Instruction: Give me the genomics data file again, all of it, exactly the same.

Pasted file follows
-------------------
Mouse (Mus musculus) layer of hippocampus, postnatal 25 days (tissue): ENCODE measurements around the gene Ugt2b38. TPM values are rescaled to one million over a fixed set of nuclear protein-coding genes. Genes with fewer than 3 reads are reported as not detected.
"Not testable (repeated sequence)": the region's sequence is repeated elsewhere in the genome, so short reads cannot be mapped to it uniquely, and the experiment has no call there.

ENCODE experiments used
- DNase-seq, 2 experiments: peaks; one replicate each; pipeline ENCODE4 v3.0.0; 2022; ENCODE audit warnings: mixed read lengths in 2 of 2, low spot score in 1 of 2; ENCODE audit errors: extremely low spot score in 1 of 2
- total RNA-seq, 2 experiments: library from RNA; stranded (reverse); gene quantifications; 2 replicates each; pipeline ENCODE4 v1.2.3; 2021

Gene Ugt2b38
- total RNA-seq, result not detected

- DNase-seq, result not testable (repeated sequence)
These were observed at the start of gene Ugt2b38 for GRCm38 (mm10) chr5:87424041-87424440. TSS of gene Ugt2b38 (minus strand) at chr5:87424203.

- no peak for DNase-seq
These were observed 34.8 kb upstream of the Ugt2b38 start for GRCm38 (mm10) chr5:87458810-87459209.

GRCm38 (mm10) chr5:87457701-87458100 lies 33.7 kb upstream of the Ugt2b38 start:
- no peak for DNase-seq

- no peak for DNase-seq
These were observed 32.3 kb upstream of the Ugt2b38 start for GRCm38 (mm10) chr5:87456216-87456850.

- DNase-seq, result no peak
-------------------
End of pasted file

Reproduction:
Mouse (Mus musculus) layer of hippocampus, postnatal 25 days (tissue): ENCODE measurements around the gene Ugt2b38. TPM values are rescaled to one million over a fixed set of nuclear protein-coding genes. Genes with fewer than 3 reads are reported as not detected.
"Not testable (repeated sequence)": the region's sequence is repeated elsewhere in the genome, so short reads cannot be mapped to it uniquely, and the experiment has no call there.

ENCODE experiments used
- DNase-seq, 2 experiments: peaks; one replicate each; pipeline ENCODE4 v3.0.0; 2022; ENCODE audit warnings: mixed read lengths in 2 of 2, low spot score in 1 of 2; ENCODE audit errors: extremely low spot score in 1 of 2
- total RNA-seq, 2 experiments: library from RNA; stranded (reverse); gene quantifications; 2 replicates each; pipeline ENCODE4 v1.2.3; 2021

Gene Ugt2b38
- total RNA-seq, result not detected

- DNase-seq, result not testable (repeated sequence)
These were observed at the start of gene Ugt2b38 for GRCm38 (mm10) chr5:87424041-87424440. TSS of gene Ugt2b38 (minus strand) at chr5:87424203.

- no peak for DNase-seq
These were observed 34.8 kb upstream of the Ugt2b38 start for GRCm38 (mm10) chr5:87458810-87459209.

GRCm38 (mm10) chr5:87457701-87458100 lies 33.7 kb upstream of the Ugt2b38 start:
- no peak for DNase-seq

- no peak for DNase-seq
These were observed 32.3 kb upstream of the Ugt2b38 start for GRCm38 (mm10) chr5:87456216-87456850.

- DNase-seq, result no peak